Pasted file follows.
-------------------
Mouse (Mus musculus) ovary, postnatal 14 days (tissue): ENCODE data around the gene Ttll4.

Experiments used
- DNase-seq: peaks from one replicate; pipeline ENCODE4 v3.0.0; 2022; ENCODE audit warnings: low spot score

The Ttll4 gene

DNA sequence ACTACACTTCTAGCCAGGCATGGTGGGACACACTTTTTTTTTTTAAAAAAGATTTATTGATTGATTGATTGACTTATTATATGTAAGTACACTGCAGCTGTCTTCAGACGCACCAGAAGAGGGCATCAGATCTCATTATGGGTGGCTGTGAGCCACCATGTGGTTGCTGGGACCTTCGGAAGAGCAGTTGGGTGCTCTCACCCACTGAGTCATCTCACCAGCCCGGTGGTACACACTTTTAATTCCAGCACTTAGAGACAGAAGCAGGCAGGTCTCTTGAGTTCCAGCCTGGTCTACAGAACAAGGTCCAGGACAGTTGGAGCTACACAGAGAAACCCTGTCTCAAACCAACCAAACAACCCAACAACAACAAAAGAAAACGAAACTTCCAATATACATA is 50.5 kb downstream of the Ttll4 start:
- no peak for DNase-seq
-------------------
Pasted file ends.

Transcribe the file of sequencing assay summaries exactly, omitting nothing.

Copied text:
Mouse (Mus musculus) ovary, postnatal 14 days (tissue): ENCODE data around the gene Ttll4.

Experiments used
- DNase-seq: peaks from one replicate; pipeline ENCODE4 v3.0.0; 2022; ENCODE audit warnings: low spot score

The Ttll4 gene

DNA sequence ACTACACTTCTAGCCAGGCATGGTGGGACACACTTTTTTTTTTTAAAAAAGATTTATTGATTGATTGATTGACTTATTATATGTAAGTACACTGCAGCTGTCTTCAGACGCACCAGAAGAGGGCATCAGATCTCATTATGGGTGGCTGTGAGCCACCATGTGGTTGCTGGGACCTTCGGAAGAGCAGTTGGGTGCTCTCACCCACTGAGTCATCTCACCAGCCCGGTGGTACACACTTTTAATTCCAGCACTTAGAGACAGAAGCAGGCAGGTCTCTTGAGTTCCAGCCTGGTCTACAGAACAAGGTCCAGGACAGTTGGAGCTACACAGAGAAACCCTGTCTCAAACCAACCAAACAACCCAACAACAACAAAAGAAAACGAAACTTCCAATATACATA is 50.5 kb downstream of the Ttll4 start:
- no peak for DNase-seq